The leering clown masks at a vendor’s stand yesterday remained largely unsold, snubbed, left hanging above the crowd. As though attending a ball demanding black tie, the denizens of D.F. stuck largely to the dress code yesterday. Masks were not part of it.
In the afternoon, La Reforma was one giant makeshift makeup studio. Cosmeticians for the day set up anywhere they could perch with formality equal to itinerant shoeshine vendors. There appeared no dearth of eager clients waiting to have their faces blanketed in the eerie thick white base transforming them into Las Catrinas or their bone-men counterparts.
We strolled over to a museum in Chapultepec Park to while away a little time before the 7 o’clock start time of the Mega Procesion de Catrinas at the landmark Angel of Independence. Then we returned and perched there. Waiting. And people-watching. And waiting.
We were definitely not alone in our anticipation of the people’s parade marching by. But the desfile never actually appeared there, at what was billed as its starting point.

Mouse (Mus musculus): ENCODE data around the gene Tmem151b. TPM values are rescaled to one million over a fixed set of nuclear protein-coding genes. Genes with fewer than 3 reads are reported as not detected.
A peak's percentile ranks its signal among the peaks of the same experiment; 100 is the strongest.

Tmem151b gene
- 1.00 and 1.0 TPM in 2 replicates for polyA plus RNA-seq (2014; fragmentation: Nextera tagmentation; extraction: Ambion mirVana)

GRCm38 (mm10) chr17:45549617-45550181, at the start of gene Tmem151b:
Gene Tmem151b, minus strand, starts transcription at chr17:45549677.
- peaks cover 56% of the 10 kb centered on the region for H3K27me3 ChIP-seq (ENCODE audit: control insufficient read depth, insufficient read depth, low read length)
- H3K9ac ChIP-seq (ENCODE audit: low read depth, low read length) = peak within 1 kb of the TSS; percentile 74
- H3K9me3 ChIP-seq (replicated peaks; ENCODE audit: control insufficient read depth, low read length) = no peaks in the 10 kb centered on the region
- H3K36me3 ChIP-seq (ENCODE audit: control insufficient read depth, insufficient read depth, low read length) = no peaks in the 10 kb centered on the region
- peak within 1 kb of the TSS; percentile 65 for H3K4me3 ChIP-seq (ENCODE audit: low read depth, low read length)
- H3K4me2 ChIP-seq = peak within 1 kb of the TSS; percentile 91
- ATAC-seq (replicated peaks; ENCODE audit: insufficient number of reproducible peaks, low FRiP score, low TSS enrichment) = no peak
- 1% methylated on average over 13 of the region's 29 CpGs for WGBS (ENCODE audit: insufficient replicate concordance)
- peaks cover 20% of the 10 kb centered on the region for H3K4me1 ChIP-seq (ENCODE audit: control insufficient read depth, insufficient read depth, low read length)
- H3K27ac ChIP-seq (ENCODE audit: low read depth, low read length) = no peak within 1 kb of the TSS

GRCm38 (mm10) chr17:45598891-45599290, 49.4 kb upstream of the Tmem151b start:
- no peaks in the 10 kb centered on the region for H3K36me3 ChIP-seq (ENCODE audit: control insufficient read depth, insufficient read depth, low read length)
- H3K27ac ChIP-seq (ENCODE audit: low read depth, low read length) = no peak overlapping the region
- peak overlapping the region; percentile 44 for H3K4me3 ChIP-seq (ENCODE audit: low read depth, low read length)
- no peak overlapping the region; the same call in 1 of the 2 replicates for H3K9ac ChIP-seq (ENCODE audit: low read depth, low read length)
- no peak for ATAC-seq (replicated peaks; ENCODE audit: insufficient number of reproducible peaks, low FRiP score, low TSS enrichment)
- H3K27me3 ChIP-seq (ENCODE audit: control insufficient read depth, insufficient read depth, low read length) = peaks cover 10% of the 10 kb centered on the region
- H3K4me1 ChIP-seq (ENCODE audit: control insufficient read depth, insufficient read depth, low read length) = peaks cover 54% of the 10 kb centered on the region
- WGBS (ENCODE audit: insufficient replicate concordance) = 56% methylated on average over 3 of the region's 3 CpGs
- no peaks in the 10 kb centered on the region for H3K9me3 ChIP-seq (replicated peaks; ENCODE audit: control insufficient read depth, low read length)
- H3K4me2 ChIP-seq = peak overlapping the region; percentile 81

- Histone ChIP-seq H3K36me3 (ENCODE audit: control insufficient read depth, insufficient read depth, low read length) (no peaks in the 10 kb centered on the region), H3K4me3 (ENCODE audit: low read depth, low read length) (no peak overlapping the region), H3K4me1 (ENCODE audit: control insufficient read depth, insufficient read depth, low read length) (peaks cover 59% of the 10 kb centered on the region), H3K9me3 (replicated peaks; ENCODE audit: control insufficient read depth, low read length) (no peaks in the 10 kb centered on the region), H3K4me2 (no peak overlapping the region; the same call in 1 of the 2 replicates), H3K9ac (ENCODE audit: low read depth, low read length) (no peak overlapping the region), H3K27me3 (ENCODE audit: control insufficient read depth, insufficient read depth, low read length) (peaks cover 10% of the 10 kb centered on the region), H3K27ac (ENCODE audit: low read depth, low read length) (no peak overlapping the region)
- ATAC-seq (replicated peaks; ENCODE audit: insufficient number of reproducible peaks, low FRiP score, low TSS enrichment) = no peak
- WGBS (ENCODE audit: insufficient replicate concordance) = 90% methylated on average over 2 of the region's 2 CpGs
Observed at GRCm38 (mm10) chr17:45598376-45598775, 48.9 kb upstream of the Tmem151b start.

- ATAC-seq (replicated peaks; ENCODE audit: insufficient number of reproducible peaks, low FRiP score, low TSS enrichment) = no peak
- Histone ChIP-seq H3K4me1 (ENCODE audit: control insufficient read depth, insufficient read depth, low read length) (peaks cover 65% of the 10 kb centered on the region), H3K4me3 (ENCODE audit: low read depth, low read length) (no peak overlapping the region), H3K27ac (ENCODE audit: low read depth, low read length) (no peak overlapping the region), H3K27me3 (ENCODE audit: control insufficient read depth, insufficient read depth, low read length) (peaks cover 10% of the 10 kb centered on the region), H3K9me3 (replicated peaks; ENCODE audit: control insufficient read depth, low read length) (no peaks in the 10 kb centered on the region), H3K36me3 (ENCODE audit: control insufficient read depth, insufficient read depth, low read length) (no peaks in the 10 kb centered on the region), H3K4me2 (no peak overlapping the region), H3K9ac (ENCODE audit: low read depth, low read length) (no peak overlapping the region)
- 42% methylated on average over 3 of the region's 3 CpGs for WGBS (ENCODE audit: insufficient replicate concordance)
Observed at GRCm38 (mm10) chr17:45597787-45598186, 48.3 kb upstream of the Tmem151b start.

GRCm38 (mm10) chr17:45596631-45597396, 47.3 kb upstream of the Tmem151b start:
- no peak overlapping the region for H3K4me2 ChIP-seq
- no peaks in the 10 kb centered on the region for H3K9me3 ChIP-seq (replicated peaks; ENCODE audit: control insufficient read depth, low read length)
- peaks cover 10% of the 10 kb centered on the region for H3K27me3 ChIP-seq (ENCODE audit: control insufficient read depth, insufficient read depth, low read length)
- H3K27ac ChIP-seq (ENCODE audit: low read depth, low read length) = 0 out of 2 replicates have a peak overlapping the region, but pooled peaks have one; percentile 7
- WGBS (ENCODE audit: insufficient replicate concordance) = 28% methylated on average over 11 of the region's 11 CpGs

The closed center lane to traffic in the block ahead leading toward the Zocolo was jammed with costumed people. Crammed like sardines in a can. If they were making any forward progress at all it was at a snail’s pace.
A friend reported las Catrinas did parade by several blocks away, but hundreds, probably more than a thousand, of those stuck in the bottleneck at the beginning failed to make it out of the first block. At 8 o’clock, truckloads of police started pulling in behind them, slowly nudging the crowds of would-be marchers out of the way to reopen La Reforma to traffic.
Instead of being all dressed up with no place to go, perhaps many of las Catrinas eventually made their way to the Zocolo where the costume party could continue.